It might be another seven months until it’s Halloween again but with the recent release of Scream VI this past weekend, there’s clearly no better time for spooks, scares, slashers, and gore. Slashers like Scream are different from general horror in that they focus on a series of murders committed by a stalker using a knife or other sharp weapon and a signature costume. Think Michael Myers and his Captain Kirk mask, Leatherface and his chainsaw, Freddy Krueger and his metal hands.
But the Scream series is notable in that the original 1996 film was credited for revitalizing a genre that had become a tired cash cow, crowded with sequels, boring plots, and unoriginal kills. Unlike in other slashers, Scream’s characters are self-aware of their genre’s tropes and each film changes the identity of the serial killer to subvert audience expectations, murder-mystery style, leaving us guessing as to which person–or persons–is responsible for that film’s heinous crimes. Yet as avid fans will know, the series produced its own numerous sequels that paled in comparison to the original, replicating the very pattern it set out to dismantle with a few exceptions.
But with its fresh location in New York City, an engaging cast of characters, and even gorier and bloodier kills, Scream VI, much like its immediate predecessor, has managed the impossible and broken this pattern again, thanks to its heroic and empowering Latina leads.
Despite meeting them in Scream (2022), I’ve yet to get over seeing Melissa Barrera and Jenna Ortega return to their respective main roles as Sam and Tara. Slasher films, including Scream, have historically overlooked characters from marginalized communities, so much so that it’s become a trope for Black characters to die first if they’re featured at all, and for women who are not the main characters to be punished for their sexual “sins”—of which Latinas are stereotypically known for. Here, the fact that they are Latina may be subtle–they don’t, for example, speak Spanish or have Spanish last names–and yet it’s an essential part of their collective fight for survival.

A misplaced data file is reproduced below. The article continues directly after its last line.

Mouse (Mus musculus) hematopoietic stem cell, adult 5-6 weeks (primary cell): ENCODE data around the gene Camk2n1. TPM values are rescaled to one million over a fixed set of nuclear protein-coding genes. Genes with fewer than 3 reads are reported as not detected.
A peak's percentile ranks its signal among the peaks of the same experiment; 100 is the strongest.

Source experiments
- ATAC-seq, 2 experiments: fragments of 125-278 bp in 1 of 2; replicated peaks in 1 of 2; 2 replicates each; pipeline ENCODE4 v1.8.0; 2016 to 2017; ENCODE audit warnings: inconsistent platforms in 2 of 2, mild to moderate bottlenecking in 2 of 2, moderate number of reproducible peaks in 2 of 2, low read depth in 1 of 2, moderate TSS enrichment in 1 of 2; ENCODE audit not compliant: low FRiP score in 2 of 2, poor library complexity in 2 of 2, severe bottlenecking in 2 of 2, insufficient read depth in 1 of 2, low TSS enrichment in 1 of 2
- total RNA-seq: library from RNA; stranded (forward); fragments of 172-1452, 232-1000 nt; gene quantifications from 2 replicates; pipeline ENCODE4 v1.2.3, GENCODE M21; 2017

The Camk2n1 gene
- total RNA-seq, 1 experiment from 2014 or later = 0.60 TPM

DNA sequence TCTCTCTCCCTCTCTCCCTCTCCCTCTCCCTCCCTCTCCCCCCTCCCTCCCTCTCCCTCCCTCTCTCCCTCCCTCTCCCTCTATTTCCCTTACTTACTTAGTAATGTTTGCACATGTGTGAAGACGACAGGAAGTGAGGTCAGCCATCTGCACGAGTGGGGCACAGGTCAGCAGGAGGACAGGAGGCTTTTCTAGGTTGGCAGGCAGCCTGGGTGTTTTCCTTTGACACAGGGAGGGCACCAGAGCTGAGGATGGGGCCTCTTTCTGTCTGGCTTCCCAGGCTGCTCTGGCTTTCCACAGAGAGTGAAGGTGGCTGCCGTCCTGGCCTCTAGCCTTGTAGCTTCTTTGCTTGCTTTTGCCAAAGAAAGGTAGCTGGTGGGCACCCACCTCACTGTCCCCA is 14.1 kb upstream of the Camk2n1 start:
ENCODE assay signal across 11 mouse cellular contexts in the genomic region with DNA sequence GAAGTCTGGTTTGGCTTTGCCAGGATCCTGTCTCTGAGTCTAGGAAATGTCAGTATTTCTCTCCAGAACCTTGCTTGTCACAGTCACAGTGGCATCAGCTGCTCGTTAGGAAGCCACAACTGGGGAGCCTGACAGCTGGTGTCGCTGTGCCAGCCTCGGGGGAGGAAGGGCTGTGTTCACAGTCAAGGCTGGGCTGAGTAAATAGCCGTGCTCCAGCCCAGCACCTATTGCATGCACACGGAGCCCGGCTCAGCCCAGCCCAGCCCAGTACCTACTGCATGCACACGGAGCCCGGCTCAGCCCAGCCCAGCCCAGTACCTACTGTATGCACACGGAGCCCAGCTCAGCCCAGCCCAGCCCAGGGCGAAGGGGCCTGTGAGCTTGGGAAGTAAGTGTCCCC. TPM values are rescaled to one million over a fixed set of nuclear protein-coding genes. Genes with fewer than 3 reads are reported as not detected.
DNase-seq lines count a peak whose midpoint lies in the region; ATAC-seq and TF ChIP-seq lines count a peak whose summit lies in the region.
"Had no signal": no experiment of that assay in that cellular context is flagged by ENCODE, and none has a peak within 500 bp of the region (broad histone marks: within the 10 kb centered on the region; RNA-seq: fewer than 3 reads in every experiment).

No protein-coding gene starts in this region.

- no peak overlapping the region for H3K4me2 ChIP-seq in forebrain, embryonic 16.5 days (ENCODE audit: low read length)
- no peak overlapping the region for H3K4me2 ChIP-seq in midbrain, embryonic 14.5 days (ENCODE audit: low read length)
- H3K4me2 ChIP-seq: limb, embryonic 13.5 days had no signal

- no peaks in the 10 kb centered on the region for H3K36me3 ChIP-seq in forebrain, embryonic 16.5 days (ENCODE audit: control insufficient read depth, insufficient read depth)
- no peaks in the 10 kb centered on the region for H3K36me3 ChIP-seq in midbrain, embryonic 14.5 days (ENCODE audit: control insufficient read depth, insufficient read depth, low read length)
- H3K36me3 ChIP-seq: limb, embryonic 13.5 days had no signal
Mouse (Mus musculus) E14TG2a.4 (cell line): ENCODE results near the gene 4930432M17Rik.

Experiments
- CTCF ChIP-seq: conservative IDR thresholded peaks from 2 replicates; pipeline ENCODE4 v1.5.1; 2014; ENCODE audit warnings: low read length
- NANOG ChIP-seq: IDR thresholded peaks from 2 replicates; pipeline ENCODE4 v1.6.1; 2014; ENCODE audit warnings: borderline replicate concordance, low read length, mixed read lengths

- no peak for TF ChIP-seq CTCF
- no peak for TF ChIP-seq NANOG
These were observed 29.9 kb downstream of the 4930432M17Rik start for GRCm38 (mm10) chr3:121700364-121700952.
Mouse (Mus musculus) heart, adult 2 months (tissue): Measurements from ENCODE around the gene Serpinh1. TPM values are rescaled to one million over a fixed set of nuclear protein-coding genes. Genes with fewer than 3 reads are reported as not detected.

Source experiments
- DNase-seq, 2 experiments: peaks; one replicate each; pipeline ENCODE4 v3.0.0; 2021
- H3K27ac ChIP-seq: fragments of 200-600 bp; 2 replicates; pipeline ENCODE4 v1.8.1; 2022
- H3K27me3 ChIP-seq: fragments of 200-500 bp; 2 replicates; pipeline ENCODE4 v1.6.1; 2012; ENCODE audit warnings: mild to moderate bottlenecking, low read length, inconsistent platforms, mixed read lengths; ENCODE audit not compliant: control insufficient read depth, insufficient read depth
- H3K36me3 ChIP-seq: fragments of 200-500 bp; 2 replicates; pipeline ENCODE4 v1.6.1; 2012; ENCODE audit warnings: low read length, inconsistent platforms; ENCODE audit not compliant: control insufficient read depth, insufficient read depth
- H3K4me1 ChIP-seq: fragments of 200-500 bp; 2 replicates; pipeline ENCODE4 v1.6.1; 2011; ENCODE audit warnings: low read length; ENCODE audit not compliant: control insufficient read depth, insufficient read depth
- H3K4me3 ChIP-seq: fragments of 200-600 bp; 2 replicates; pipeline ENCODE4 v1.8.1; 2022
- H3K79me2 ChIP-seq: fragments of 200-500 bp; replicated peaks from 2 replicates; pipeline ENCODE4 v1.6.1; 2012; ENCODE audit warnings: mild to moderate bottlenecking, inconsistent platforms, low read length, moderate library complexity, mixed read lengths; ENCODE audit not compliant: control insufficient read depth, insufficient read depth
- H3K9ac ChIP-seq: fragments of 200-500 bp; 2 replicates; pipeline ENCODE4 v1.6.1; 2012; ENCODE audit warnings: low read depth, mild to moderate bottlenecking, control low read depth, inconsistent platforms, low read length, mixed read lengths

Think of how many of us come from a lineage of strong matriarchal households and even more from a family of sisters. How many of us and the women we love face violence every day, both in lesser and equal degrees to Scream VI? These films are often a replication of what we already know. In this way, it’s not only easy for us to relate to Sam and Tara’s resilience and strength in the face of trauma and trouble. It’s validating and empowering to see them take apart their complex, tense relationship and turn it into one of trust, vulnerability, and tenderness. Although they’ve only been in two Scream movies, they’ve already endured so much including the expectation to be strong no matter what. Ad yet they’re more candid than ever about how they feel, exchanging strength for honesty.
Not to mention how they each develop and grow on their own. While there’s much to be said about the increasing level of violence and gore in wider media, as well as our corresponding desensitization to it, it was thrilling to see the sisters finally take back their autonomy in the last act. I don’t think I or anyone else in the theater audience screamed as hard watching the movie as when Tara stuck and twisted a knife in Ethan’s mouth or when Sam donned the Ghostface robe – the first time a Scream protagonist has ever done so and the exact costume her father Billy Loomis wore as the original Ghostface. In doing so, she took on the costume’s legacy in an entirely new way.
As much as I love the OG final girl Sidney Prescott–who unfortunately doesn’t make an appearance in this film–Sam feels much more complex because of her direct relation to a serial killer and constant inner conflict about what path she is destined to take. Will she continue to enact violence and wield a knife only in self-defense? Or will she cross the line and become the same rageful, intentional killer as her father? And in a way, it’s a good question for all of us as we become more affected by the systematic violence of the U.S. and the world.
In every way, this new Scream is a bloodier, more intense version of what we know while honoring the legacy of what came before, from graphic depictions of Ghostface carving out people’s intestines, to stabbing someone multiple times in the eye, to (maybe?!?!) killing the legacy character of Gale. And in a city like the Big Apple, where there are so many people that everyone becomes anonymous, it makes Ghostface’s identity that much more difficult to pin down because it could literally be anyone. So if Scream (2022) is a reinvention of the original, then Scream VI is a new take on the post-Woodsboro, college experience of Scream 2, and a nod to each character, every kill, and the overall legacy that came before. With Scream 7 already set to film later this year, I’m excited to see what’s next for the future of the franchise and of the Latina heroines we’ve come to root for and love.